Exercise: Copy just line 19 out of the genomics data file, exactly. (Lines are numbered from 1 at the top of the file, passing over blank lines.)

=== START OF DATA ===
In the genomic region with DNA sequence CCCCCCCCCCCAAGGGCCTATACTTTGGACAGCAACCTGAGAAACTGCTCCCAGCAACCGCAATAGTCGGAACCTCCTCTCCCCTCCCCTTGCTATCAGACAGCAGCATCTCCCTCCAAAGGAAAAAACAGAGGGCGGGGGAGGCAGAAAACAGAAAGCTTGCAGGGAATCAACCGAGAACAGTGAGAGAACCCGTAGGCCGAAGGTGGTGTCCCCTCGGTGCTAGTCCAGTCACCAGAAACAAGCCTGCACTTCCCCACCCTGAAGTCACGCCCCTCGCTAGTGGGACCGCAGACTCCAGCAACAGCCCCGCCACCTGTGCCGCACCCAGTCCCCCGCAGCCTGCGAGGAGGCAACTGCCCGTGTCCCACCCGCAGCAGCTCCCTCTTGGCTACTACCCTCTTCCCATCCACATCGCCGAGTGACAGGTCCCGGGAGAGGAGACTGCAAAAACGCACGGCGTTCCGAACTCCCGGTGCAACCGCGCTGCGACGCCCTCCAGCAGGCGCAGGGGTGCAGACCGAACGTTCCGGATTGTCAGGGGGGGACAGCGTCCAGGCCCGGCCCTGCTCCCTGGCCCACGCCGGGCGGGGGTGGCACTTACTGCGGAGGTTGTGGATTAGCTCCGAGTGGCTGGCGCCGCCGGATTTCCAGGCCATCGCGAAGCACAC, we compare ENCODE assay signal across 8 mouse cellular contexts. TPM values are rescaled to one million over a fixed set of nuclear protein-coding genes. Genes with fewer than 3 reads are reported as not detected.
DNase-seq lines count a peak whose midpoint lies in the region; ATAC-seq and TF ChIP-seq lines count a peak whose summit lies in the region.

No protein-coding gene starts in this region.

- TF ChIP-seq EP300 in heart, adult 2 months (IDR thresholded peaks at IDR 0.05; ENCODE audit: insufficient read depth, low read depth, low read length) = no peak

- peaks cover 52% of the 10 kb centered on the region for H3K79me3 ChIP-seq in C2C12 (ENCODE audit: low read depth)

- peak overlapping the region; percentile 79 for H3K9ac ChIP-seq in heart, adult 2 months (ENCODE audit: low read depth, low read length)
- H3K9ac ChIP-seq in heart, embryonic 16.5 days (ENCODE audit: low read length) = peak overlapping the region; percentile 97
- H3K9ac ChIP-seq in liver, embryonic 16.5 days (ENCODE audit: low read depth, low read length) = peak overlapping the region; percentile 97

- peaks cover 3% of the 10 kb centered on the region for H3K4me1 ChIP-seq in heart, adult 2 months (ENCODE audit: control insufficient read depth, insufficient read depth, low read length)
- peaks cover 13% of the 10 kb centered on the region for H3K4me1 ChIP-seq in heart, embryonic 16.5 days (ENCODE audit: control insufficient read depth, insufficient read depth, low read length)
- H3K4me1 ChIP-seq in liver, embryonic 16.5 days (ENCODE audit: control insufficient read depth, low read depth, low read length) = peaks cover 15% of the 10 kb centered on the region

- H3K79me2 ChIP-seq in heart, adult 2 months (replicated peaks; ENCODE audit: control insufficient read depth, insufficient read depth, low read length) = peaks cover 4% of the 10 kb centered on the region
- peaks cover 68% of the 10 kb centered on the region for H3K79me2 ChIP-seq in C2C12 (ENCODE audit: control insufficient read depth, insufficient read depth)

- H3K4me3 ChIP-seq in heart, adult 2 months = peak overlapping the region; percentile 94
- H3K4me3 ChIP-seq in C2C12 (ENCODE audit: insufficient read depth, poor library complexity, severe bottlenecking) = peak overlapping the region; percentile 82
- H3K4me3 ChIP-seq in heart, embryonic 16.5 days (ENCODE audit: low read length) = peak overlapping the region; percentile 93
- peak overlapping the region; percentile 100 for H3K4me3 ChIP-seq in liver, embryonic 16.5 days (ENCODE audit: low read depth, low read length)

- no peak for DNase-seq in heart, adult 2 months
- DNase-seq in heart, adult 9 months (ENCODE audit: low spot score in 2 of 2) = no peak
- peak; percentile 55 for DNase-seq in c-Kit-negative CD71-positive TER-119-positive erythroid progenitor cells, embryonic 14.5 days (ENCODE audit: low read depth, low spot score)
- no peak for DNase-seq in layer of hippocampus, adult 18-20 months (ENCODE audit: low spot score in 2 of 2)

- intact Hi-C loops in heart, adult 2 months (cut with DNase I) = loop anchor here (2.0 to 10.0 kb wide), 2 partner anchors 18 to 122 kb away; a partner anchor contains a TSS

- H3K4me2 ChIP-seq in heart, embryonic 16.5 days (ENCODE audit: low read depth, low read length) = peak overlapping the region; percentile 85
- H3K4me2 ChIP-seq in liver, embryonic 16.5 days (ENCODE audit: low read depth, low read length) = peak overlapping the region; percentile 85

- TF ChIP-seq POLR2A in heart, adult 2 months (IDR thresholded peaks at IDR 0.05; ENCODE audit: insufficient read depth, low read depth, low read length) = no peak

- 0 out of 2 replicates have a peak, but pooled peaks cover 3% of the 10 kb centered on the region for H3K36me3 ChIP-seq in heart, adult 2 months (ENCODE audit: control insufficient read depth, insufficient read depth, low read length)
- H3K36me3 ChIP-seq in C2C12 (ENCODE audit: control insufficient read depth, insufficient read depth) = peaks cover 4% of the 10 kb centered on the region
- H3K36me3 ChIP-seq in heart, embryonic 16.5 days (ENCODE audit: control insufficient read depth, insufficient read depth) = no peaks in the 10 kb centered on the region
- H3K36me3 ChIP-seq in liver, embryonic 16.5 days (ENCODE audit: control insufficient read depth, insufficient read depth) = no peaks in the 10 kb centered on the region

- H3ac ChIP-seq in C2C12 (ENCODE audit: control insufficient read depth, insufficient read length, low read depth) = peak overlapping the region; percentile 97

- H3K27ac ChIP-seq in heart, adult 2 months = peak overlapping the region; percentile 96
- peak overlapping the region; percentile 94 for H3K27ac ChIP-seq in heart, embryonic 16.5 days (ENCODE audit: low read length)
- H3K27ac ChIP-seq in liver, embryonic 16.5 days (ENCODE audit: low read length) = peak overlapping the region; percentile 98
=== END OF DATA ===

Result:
- DNase-seq in heart, adult 9 months (ENCODE audit: low spot score in 2 of 2) = no peak